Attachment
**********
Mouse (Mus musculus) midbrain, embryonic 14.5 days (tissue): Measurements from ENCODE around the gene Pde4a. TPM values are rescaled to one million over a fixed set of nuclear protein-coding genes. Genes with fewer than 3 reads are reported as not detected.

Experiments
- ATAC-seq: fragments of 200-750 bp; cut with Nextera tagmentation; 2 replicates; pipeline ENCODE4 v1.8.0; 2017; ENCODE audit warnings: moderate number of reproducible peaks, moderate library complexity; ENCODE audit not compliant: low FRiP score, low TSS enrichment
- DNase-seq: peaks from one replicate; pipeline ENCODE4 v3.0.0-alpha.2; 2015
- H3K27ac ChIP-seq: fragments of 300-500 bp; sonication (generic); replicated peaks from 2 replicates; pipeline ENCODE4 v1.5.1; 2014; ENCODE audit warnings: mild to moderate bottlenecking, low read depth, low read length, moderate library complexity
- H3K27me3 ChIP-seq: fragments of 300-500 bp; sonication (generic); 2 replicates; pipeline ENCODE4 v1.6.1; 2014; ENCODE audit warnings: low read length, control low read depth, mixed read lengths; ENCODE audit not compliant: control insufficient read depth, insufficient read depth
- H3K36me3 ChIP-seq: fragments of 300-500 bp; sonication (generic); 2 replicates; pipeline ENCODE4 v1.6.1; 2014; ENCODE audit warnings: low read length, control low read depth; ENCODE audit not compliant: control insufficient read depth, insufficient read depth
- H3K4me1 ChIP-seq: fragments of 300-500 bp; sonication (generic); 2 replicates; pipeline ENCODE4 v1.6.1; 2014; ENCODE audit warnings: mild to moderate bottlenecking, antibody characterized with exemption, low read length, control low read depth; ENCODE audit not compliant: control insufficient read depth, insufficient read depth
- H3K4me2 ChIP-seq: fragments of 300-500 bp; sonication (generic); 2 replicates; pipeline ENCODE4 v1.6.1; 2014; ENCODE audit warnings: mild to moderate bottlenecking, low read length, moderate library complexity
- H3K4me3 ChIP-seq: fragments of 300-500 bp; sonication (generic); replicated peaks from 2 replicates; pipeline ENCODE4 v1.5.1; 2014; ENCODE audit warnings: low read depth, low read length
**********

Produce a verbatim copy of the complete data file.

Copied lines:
Mouse (Mus musculus) midbrain, embryonic 14.5 days (tissue): Measurements from ENCODE around the gene Pde4a. TPM values are rescaled to one million over a fixed set of nuclear protein-coding genes. Genes with fewer than 3 reads are reported as not detected.

Experiments
- ATAC-seq: fragments of 200-750 bp; cut with Nextera tagmentation; 2 replicates; pipeline ENCODE4 v1.8.0; 2017; ENCODE audit warnings: moderate number of reproducible peaks, moderate library complexity; ENCODE audit not compliant: low FRiP score, low TSS enrichment
- DNase-seq: peaks from one replicate; pipeline ENCODE4 v3.0.0-alpha.2; 2015
- H3K27ac ChIP-seq: fragments of 300-500 bp; sonication (generic); replicated peaks from 2 replicates; pipeline ENCODE4 v1.5.1; 2014; ENCODE audit warnings: mild to moderate bottlenecking, low read depth, low read length, moderate library complexity
- H3K27me3 ChIP-seq: fragments of 300-500 bp; sonication (generic); 2 replicates; pipeline ENCODE4 v1.6.1; 2014; ENCODE audit warnings: low read length, control low read depth, mixed read lengths; ENCODE audit not compliant: control insufficient read depth, insufficient read depth
- H3K36me3 ChIP-seq: fragments of 300-500 bp; sonication (generic); 2 replicates; pipeline ENCODE4 v1.6.1; 2014; ENCODE audit warnings: low read length, control low read depth; ENCODE audit not compliant: control insufficient read depth, insufficient read depth
- H3K4me1 ChIP-seq: fragments of 300-500 bp; sonication (generic); 2 replicates; pipeline ENCODE4 v1.6.1; 2014; ENCODE audit warnings: mild to moderate bottlenecking, antibody characterized with exemption, low read length, control low read depth; ENCODE audit not compliant: control insufficient read depth, insufficient read depth
- H3K4me2 ChIP-seq: fragments of 300-500 bp; sonication (generic); 2 replicates; pipeline ENCODE4 v1.6.1; 2014; ENCODE audit warnings: mild to moderate bottlenecking, low read length, moderate library complexity
- H3K4me3 ChIP-seq: fragments of 300-500 bp; sonication (generic); replicated peaks from 2 replicates; pipeline ENCODE4 v1.5.1; 2014; ENCODE audit warnings: low read depth, low read length